Procter & Gamble is still struggling to take full control of German cosmetics firm Wella.
Despite winning over most minority shareholders, the US giant faces a hardcore group of investors who hold non-voting preference stock and are refusing to accept P&G’s offer of €65 ($75; £45) per share.
P&G is guaranteed control of the group, having agreed to buy 78% of voting rights from Wella’s Ströher clan [WAMN: 18-Mar-03]. It subsequently made a bid for the outstanding shares in order to delist the German company, but holders of non-voting stock are upset that the price is not nearer the €92.25 on the table for voting shares.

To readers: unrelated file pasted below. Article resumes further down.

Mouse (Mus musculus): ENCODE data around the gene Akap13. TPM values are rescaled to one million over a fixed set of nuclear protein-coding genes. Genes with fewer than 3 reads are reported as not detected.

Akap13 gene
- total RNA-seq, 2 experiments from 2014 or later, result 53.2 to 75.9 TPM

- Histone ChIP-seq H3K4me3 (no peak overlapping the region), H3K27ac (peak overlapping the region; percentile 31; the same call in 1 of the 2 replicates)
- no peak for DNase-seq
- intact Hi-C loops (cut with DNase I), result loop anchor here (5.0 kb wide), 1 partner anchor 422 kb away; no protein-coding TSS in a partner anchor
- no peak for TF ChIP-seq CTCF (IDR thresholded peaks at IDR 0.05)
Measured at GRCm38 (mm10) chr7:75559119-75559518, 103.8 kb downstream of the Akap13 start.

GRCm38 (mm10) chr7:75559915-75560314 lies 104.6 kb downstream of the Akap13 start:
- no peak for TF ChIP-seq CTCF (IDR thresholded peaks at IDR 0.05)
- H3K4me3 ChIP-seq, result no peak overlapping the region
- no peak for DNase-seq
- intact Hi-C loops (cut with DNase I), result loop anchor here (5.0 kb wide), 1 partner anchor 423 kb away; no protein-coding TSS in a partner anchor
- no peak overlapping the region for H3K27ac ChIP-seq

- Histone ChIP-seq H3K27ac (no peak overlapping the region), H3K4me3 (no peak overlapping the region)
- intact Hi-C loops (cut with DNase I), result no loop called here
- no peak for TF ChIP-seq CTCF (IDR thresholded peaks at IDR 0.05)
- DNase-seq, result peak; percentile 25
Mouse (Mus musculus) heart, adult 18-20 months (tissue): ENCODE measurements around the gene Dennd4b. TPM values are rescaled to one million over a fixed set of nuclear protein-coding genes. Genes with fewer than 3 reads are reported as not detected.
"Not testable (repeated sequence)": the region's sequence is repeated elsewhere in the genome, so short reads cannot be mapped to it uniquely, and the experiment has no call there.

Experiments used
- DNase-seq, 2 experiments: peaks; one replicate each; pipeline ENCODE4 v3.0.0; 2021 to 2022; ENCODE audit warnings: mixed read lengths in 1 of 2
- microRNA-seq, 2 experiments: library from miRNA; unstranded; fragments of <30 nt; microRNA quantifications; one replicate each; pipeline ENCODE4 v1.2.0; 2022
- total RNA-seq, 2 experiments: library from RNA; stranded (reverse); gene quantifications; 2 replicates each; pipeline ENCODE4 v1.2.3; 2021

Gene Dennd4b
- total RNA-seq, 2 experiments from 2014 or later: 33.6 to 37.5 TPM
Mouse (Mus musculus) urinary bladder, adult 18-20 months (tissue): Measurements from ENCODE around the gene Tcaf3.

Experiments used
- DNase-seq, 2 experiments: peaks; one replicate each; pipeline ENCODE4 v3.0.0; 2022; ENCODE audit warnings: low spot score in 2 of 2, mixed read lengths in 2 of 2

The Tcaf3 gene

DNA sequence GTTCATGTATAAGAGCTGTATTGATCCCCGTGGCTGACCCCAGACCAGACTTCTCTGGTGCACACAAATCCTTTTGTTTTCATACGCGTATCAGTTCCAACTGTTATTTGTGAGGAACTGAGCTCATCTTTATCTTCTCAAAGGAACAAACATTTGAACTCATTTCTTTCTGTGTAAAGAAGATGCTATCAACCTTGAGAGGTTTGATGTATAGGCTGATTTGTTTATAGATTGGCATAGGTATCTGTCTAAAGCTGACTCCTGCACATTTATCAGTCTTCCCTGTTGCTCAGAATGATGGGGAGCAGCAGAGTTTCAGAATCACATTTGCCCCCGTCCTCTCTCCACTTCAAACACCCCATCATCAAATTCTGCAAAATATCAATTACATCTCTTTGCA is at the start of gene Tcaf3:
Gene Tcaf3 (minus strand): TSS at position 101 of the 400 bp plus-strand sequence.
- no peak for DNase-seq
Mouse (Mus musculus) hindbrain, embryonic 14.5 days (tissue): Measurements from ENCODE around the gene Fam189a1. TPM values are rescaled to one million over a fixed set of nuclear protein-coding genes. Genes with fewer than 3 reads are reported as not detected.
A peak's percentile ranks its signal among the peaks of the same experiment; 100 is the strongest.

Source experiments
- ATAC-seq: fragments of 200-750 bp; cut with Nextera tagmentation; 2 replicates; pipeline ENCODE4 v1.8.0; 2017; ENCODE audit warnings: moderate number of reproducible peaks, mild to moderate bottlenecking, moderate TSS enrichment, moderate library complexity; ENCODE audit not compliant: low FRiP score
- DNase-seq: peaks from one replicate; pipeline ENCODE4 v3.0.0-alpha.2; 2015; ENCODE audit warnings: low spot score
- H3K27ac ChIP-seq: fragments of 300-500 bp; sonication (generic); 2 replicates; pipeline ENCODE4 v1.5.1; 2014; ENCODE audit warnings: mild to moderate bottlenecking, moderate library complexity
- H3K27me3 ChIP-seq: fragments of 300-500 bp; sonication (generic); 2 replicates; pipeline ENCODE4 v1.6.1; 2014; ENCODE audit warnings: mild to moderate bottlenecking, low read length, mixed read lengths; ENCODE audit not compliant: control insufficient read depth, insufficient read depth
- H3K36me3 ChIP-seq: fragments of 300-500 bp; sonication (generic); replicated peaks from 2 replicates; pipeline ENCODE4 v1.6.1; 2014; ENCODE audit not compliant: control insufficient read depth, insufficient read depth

Last week, P&G secured the stake of German rival Henkel, which was mulling a takeover bid of its own before being trumped by the US group and amassed a 7% holding in the process.
However, UK investment bank Close Brothers has revealed that a group of preference shareholders it advises will not take up P&G’s offer. This group holds around 35.5% of this non-voting stock – around 12.3% of all shares and enough to prevent P&G delisting Wella.
P&G has steadfastly refused to raise its offer and insists it can push through its business plan for the new acquisition whether it has full control or not.
Data sourced from: Financial Times; additional content by WARC staff